If an elderly parent or parents have to go into residential care or hospital temporarily, what should you do with their home?
By Kate Faulkner
Putting a loved one into care is an incredibly emotional and stressful experience; I know, we had to do make the decision on behalf of my mum when dad was suffering with Parkinsons and dementia.
In mum's case we were lucky, she could still afford to stay in their home even when paying for dad to be in a special care home. As mum's home was big enough to create a bedroom downstairs and we had a loo on the same level, eventually as dad's illness progressed, we were able to bring him home for the last few months.
However, not everyone is as lucky as we were so this guide to the different circumstances you may find yourself in should help you discover what options are available to you.
Check what happens to their benefits Firstly, despite some horror stories, if your loved one is in a home or nursing home for however long, no one can force you (or them) to sell the property. However, what will happen, if your parent is getting financial support to help for care at home, is that money is likely to be stopped after four weeks of them being in hospital.
Have a plan of action It is important to remember if you have a loved one in temporary care and they are feeling poorly and frail, what happens to their home while they are away could be quite stressful. As a result, it is a good idea to put their mind at rest and either discuss a plan of action or let them know what you are going to do.
Keep up with bills Sadly another fact of life is that if your parent hasn't been very well, and especially if they are suffering with any dementia related illnesses, they may not have managed to keep up to speed with all their bills, such as phone, gas, electricity and TV licence. Check with each service what you can do to keep the power/line active while keeping the bills as low as possible.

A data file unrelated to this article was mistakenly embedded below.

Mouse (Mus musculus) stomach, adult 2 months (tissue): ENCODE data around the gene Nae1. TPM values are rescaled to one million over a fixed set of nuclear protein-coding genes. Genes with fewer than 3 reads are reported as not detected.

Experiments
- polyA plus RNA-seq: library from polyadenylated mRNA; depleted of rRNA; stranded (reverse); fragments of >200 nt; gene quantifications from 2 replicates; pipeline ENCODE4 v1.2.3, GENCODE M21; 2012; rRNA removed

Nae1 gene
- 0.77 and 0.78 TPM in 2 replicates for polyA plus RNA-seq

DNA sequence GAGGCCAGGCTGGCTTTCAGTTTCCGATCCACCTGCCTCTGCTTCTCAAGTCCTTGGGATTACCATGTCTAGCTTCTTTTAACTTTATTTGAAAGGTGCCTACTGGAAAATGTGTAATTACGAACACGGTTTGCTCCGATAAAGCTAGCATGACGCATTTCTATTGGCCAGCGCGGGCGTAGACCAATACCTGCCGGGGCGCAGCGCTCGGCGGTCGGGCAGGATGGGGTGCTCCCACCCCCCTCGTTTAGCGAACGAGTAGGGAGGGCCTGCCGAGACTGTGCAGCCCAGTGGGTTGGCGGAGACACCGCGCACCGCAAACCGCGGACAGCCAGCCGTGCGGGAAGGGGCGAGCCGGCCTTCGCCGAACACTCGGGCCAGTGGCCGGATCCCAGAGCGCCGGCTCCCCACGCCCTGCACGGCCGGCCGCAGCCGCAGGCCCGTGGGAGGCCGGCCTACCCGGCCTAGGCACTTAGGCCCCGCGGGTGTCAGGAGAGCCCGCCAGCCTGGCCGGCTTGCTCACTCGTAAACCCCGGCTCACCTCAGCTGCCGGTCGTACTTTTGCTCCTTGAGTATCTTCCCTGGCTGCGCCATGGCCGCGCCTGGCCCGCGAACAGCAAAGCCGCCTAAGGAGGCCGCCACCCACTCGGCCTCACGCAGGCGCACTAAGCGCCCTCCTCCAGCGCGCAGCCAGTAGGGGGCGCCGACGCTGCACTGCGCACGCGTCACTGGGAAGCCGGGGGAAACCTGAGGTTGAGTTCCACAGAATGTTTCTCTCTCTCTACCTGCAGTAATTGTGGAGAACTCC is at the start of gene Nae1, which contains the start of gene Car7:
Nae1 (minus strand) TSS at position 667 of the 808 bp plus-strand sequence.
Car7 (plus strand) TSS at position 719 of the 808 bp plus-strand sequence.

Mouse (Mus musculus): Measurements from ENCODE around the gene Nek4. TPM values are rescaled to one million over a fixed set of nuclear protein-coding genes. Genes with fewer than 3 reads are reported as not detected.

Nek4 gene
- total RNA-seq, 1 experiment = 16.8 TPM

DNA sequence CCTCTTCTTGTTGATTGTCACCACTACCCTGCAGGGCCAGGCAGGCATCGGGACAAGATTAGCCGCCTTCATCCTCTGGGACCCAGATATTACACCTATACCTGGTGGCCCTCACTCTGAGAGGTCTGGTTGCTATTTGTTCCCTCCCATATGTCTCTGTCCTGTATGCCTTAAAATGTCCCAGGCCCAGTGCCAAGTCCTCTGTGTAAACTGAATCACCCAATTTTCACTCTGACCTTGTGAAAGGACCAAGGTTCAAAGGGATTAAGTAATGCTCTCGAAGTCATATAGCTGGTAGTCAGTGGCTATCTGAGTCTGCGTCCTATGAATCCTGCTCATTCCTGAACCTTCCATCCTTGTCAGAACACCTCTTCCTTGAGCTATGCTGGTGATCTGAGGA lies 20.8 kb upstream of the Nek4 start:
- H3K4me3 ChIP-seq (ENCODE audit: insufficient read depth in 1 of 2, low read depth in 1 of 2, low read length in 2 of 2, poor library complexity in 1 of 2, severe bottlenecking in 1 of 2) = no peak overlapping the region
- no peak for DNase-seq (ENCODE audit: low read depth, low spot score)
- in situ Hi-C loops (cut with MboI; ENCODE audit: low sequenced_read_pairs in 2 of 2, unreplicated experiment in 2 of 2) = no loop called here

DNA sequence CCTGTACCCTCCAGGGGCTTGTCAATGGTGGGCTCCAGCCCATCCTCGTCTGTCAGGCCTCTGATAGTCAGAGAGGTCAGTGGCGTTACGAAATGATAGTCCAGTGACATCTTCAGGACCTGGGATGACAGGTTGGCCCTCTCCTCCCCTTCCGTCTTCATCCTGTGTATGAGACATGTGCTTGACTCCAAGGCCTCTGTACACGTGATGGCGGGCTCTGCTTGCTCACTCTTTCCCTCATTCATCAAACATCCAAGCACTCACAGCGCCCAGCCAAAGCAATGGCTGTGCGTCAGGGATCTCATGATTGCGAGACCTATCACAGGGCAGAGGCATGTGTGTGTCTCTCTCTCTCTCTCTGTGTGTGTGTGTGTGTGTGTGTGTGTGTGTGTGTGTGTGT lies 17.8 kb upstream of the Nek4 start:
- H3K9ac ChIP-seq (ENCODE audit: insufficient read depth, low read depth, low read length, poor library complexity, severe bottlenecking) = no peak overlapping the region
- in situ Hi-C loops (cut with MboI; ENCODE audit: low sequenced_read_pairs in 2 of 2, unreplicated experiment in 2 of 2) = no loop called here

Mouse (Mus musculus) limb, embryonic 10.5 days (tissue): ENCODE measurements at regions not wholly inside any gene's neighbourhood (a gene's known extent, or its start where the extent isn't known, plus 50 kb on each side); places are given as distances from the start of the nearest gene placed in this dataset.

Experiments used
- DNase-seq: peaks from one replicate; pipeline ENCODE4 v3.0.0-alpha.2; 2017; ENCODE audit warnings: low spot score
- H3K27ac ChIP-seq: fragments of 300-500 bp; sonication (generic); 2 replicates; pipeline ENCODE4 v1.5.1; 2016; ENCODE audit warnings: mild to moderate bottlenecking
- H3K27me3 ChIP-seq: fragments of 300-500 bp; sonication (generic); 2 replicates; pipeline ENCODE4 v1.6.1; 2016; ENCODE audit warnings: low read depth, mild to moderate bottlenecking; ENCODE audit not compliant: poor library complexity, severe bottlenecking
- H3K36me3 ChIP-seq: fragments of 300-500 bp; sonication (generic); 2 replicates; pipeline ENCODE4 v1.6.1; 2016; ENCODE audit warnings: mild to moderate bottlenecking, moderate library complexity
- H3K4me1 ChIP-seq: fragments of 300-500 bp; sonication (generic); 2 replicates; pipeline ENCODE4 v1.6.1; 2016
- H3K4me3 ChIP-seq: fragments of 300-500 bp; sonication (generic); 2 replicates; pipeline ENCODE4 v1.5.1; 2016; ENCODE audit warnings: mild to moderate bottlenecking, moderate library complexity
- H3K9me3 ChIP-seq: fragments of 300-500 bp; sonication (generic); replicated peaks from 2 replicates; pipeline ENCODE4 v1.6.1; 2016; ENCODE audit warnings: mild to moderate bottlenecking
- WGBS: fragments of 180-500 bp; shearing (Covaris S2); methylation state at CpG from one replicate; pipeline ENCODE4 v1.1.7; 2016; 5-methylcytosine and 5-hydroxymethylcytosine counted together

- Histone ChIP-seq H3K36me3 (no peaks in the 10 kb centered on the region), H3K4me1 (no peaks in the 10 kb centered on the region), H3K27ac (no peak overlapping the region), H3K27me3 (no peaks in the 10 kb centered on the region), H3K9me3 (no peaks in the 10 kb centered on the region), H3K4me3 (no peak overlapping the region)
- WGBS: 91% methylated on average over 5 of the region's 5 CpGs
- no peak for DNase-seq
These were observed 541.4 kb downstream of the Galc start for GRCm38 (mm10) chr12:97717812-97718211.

Ensure their insurance is still valid Whatever you decide, the first thing to check is your parent's home insurance. If the property is going to be unoccupied for more than 30 days and you do not advise their insurance company, the insurance may be invalid. Speak to the insurance company to see what you can do or go to specialist companies who will insure the property cost-effectively.
Work out what to do with the property Once you've sorted the insurance, then it's important to decide whether you are going to leave the property empty or whether another family member might stay there (who your parent will trust), or you can consider renting the property out.
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